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Labhaoise remembered as an angel and an inspiration

‘AN ANGEL’ and ‘an inspiration’ were among the words used to describe Labhaoise Fitzgerald, whose funeral ceremony took place in her native Tulla on Thursday, January 7. The teenager passed away after a six-year battle with cancer, borne, her mother Louise told mourners, “with a smile on her face, a positive attitude, and a brilliant sense of humour”.

Diagnosed in 2014 with a medulloblastoma, Labhaoise bravely underwent brain surgery twice, more than 60 rounds of radiotherapy and gruelling chemotherapy. All the while, she kept up her deep connection to her family: her mum and dad, Louise and Patrick, her brother Pádraig; her grandparents, aunts, uncles and cousins, and her many friends at St Joseph’s Secondary School.

Labhaoise worked tirelessly to raise funds for Barretstown House where she had attended summer camps over the years and met other children like herself who were determined not to let illness get in the way of their lives.

Last April, Labhaoise told The Champion about her love for Barretstown, which she said helped kids to feel like kids again. After being chosen as the Clare ambassador in the online ‘Virtual Hug’ campaign, Labhaoise had sent her own virtual hug to her beloved Auntie Claire in Wexford.

Her mum revealed that, even after losing her sight in recent months, Labhaoise continued to take part in Zoom meetings with her peers on Barretstown’s Youth Leader’s Council.

Lockdown and learning from home were nothing new to her and she took them in her stride, having studied remotely to prepare for her Junior Cert. Her courage and determination were honoured by her peers and the wider community. Labhaoise received a Garda Youth Award and was honoured last year in the Special Achievement category.

At an emotional funeral ceremony, which was attended remotely by more than 300 people, Parish Priest, Fr Brendan Quinlivan said: “Labhaoise showed us what it really means to be strong, because strength is not to be found in the being the biggest, the toughest or the fastest. Real strength is found in the one who keeps on going, who keeps on trying, day after day, long after many of us would have given up.”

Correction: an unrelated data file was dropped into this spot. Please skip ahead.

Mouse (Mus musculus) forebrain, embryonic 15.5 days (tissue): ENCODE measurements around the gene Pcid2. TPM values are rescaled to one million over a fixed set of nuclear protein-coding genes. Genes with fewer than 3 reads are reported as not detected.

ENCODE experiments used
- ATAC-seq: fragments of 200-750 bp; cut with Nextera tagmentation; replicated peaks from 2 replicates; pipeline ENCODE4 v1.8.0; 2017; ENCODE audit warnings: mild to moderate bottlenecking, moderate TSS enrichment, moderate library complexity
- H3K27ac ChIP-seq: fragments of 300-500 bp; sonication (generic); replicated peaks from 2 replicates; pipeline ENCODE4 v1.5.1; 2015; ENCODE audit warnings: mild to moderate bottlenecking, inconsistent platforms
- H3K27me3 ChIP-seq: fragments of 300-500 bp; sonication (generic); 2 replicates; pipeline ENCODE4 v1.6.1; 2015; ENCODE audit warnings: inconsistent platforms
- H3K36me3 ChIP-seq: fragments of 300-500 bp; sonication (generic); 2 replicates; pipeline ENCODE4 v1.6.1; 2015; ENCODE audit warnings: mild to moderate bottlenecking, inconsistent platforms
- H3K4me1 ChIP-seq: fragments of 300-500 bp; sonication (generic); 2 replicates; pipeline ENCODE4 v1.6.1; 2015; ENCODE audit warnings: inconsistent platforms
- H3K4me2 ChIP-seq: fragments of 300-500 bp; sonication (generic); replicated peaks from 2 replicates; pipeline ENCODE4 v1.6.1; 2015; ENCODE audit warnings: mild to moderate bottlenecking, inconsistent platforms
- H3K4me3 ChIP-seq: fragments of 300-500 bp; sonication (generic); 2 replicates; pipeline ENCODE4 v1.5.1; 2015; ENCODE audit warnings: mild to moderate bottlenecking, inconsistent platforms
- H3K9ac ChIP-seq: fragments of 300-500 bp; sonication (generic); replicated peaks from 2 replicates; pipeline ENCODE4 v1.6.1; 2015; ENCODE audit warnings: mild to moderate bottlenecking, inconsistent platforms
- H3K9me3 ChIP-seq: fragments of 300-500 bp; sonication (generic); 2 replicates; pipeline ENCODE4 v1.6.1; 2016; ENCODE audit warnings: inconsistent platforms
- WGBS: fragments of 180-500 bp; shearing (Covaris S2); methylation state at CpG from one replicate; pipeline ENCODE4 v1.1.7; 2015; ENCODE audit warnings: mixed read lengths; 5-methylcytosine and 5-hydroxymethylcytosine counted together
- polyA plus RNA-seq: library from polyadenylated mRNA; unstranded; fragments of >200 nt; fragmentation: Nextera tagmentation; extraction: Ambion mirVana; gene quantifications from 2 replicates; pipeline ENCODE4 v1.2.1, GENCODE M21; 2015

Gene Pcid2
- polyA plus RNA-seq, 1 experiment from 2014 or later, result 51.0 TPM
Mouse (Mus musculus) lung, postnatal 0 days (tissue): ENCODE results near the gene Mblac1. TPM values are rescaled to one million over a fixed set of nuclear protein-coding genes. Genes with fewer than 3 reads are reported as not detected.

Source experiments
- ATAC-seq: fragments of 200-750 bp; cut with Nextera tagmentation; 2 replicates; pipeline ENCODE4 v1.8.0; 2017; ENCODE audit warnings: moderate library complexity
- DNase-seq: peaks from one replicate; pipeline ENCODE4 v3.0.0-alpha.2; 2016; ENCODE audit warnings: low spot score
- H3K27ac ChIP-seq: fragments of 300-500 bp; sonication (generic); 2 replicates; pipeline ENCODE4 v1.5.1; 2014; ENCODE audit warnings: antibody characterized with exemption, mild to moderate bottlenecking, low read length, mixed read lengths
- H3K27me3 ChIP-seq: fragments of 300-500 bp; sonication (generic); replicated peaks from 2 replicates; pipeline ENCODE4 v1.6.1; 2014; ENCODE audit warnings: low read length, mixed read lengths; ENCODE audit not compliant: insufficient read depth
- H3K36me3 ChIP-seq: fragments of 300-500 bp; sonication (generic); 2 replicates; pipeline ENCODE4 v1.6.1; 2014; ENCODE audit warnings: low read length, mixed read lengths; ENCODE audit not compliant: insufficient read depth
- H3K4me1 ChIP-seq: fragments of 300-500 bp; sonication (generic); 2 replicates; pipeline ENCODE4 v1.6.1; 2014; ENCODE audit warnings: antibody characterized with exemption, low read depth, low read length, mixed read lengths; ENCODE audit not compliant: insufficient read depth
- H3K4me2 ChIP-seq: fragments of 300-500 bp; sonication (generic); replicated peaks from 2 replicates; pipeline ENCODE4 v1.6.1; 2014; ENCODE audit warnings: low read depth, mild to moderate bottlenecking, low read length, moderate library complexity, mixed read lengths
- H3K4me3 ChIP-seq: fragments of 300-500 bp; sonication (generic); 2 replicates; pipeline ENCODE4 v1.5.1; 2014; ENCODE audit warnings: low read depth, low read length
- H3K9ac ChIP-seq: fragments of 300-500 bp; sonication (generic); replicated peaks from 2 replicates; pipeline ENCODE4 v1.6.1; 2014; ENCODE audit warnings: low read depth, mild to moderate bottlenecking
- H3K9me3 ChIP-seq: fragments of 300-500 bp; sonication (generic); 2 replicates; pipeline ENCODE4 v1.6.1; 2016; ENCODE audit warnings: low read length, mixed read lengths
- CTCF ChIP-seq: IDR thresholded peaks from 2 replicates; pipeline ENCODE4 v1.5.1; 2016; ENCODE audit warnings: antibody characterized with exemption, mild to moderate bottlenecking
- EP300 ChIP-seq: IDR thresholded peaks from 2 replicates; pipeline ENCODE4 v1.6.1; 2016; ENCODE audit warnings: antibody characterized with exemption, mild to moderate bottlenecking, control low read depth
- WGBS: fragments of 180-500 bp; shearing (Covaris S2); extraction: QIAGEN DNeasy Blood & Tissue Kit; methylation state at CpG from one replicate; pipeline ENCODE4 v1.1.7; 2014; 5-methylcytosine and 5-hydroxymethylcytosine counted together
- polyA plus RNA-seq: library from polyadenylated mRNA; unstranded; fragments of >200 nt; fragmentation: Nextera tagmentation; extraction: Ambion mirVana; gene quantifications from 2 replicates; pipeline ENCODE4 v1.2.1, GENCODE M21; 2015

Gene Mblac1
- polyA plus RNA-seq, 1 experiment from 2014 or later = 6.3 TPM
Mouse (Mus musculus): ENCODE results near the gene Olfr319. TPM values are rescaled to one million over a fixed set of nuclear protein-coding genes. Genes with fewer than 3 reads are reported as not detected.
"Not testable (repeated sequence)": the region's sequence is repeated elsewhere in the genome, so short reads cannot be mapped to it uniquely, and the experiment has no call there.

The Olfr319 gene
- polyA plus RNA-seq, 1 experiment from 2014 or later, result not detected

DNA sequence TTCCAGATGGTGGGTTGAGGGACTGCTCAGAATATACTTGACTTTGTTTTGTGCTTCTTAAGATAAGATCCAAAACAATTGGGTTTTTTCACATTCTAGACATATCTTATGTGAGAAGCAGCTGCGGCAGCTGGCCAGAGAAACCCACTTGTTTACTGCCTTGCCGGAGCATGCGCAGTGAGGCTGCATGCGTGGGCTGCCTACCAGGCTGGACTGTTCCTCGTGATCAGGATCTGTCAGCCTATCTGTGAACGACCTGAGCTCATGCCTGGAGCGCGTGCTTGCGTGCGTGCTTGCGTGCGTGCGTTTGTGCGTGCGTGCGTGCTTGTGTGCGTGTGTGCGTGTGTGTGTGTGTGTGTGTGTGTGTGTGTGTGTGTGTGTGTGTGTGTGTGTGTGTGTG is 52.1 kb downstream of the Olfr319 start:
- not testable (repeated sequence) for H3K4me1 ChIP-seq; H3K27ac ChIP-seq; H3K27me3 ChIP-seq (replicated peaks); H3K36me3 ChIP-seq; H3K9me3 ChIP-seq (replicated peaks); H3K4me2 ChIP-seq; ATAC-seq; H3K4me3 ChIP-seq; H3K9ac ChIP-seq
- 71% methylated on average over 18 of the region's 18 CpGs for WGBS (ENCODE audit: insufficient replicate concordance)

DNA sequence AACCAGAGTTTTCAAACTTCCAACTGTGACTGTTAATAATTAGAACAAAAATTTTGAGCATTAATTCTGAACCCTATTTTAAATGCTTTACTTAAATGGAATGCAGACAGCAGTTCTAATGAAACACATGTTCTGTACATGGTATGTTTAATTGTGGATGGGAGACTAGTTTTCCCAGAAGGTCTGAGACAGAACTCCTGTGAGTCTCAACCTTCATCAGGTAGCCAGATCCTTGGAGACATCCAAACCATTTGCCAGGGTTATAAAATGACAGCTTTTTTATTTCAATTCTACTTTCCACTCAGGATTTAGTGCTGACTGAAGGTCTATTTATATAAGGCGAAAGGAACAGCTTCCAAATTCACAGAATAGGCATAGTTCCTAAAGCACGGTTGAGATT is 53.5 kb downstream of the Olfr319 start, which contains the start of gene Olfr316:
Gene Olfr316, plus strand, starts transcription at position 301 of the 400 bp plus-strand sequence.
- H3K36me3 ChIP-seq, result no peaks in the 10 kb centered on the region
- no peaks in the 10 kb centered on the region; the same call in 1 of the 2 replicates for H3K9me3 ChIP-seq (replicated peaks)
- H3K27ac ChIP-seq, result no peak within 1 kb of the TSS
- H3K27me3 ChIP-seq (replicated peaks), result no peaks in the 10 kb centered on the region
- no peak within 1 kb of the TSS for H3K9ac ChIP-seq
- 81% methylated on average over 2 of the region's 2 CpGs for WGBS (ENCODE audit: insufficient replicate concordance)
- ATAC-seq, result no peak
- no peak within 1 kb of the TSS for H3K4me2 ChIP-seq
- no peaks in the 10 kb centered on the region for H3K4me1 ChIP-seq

Co-celebrant Fr Brendan Lawlor described Labhaoise, who had been at mass server at St Peter and Paul’s Church, as “our little angel”. “We met our angel years ago,” he told mourners, “and she has played a very important part in our lives.”

Covid-19 restrictions meant the gathering within the church was a small one, with hundreds of tributes pouring in through social media platforms as the ceremony was live-streamed. Readings where by Labhaoise’s brother, Pádraig and her uncle, Declan. Music was by Éabha McInerney, a class-mate, whose contribution made the funeral service even more moving.

In an online tribute, a representative of St Joseph’s described Labhaoise as “a beautiful, special, sweetheart”.

Labhaoise’s connection to her friends and family was recalled by her mum, Louise, who described her as “fiercely loyal”. “If you had Labhaoise as a friend, you had a friend for life,” she said. Louise also described the most important role for her daughter as “being a sister”. “Everywhere she went, she talked about Pádraig. Everybody knew who Pádraig was and how proud Labhaoise was of him.” After expressing the family’s gratitude to all of the medical teams who cared for Labhaoise, and to her school community, Louise thanked her daughter too, saying: “Labhaoise, it was a privilege to have been chosen to be your parent.”

Recognising the dedication of Labhaoise’s family, Fr Quinlivan said: “She helped us to see the beauty that is at the heart and soul of you, her family, especially you, Louise, Patrick and Pádraig. It’s a special kind of dedication that enables people to put their lives on hold, so they can do everything they can to provide for someone they love. And, for you, it reflects a deep and unrelenting love for a person to say, ‘If you need help, I will give you help. If you cannot talk, I will be your voice. If you cannot stand, I will support you. If you cannot walk, I will carry you. I am here for you and I will stay with you through it all.’ And, that’s just what you did. That was your greatest gift to Labhaoise. To nurture someone so completely and gently, to do it for so long takes a dedication and a depth of love that is hard to comprehend for those who do not find themselves in a position to have to do that. It’s truly loving without conditions and it’s perhaps the most beautiful and pure example of love that exists in the world today. We thank you for that witness. Labhaoise made that kind of love exist.”

About Fiona McGarry

Fiona McGarry joined The Clare Champion as a reporter after a four-year stint as producer of Morning Focus on Clare FM. Prior to that she worked for various radio, print and online titles, including Newstalk, Maximum Media and The Tuam Herald. Fiona’s media career began in her native Mayo when she joined Midwest Radio. She is the maker of a number of radio documentaries, funded by the Broadcasting Authority of Ireland (BAI). She has also availed of the Simon Cumbers Media Fund to report on development issues supported by Irish Aid in Haiti. She won a Justice Media Award for a short radio series on the work of Bedford Row Project, which supports prisoners and families in the Mid-West. Fiona also teaches on the Journalism programmes at NUI Galway. If you have a story and would like to get in touch with Fiona you can email her at fmcgarry@clarechampion.ie or telephone 065 6864146.

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